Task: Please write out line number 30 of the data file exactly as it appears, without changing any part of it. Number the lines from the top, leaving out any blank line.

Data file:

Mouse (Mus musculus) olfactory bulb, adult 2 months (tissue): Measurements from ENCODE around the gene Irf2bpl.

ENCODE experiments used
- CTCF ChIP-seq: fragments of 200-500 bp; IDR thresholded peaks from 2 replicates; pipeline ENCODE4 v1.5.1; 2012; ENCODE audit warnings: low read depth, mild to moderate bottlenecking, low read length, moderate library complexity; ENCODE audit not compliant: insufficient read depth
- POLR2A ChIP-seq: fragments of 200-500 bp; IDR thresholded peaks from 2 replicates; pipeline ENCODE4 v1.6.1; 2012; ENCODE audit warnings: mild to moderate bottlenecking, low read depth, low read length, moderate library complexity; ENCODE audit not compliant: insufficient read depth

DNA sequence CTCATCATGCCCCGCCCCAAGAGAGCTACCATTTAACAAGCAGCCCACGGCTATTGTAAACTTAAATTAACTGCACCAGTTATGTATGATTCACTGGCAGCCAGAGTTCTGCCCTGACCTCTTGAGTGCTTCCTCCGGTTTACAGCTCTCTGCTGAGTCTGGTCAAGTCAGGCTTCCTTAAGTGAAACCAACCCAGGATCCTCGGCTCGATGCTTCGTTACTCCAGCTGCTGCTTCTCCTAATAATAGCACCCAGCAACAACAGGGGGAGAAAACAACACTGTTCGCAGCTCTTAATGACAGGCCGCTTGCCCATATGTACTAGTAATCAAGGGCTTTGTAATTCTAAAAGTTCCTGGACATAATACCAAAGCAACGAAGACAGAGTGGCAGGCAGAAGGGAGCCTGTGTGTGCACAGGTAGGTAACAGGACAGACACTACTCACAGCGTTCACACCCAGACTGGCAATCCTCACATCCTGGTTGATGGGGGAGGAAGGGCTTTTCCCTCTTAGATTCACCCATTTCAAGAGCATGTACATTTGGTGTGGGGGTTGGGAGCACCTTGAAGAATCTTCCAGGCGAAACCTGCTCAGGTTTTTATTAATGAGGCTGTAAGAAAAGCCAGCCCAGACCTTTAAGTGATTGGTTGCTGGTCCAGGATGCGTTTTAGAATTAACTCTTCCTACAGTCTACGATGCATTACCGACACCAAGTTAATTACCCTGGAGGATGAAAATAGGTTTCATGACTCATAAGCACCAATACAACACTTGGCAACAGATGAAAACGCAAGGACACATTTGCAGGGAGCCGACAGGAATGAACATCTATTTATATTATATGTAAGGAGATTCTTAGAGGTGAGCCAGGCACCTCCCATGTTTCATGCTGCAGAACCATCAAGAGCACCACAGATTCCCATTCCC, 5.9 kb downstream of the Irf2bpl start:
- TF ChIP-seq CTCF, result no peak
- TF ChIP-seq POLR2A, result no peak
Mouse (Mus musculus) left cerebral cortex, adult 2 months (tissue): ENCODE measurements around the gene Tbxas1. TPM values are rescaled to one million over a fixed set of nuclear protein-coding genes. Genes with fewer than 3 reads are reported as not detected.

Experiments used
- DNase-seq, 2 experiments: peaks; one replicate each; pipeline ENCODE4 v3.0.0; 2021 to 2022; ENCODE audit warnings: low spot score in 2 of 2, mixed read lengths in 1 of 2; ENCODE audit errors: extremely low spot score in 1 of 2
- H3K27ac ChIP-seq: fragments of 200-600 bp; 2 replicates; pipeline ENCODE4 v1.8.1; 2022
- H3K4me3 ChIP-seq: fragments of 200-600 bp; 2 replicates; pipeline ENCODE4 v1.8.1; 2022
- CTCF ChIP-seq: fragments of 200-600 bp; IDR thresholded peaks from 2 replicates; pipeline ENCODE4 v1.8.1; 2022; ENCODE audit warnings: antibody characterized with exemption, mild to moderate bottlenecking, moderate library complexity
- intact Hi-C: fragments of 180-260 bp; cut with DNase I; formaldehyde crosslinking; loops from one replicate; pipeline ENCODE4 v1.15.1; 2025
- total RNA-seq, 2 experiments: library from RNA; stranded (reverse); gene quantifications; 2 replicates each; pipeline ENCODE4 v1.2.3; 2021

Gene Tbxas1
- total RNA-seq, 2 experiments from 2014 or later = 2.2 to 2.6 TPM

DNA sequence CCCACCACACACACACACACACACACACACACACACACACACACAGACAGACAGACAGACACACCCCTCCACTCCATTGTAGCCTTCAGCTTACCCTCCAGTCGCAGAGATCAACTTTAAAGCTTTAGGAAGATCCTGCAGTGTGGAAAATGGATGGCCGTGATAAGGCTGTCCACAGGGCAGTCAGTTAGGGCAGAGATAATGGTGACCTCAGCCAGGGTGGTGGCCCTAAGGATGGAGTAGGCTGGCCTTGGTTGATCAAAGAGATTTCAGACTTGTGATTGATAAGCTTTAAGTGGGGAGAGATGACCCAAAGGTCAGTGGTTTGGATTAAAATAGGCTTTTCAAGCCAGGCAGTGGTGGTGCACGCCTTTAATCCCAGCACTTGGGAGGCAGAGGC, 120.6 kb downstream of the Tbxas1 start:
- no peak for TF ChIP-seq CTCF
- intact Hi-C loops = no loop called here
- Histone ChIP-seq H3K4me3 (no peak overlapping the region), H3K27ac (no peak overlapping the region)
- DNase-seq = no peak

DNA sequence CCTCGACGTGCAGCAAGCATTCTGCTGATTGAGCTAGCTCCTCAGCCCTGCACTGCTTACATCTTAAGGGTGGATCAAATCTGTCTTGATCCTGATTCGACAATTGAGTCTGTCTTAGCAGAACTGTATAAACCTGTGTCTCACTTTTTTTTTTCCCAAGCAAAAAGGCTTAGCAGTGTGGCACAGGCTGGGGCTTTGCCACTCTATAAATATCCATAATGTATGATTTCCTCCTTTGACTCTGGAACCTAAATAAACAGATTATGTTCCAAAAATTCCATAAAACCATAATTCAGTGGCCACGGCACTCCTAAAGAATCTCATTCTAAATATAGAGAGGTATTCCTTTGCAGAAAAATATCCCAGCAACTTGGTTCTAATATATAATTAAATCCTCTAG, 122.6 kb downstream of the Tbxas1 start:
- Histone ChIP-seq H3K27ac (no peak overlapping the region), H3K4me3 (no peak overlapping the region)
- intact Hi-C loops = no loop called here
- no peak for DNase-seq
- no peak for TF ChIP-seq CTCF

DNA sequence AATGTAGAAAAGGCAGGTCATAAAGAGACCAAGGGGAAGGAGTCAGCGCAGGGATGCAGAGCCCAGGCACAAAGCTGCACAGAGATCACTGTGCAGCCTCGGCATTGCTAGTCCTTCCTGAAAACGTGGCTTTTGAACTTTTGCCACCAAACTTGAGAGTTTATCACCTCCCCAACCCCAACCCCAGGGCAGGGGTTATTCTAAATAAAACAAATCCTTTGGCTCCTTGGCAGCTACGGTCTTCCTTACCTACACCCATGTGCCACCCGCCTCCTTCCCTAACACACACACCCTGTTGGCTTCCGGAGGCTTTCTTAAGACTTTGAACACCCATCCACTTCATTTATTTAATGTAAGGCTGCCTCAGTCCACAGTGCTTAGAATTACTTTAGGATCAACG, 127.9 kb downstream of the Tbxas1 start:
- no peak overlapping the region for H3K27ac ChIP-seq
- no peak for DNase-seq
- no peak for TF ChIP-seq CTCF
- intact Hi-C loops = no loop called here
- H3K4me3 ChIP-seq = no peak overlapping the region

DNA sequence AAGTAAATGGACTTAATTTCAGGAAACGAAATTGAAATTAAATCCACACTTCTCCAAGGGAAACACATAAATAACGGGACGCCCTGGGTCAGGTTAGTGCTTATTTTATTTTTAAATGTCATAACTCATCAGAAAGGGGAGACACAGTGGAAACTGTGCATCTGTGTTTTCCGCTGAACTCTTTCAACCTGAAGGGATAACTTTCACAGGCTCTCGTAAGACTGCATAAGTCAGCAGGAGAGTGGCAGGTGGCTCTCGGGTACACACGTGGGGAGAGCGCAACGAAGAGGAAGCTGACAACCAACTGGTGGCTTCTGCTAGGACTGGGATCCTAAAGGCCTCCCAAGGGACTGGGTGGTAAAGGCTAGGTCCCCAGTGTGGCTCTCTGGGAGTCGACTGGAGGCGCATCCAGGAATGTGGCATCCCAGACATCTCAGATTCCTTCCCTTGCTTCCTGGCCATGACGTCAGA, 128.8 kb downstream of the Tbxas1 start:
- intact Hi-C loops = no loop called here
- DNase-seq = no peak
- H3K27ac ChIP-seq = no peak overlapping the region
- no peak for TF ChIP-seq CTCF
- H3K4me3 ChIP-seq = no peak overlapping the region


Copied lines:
- no peak for DNase-seq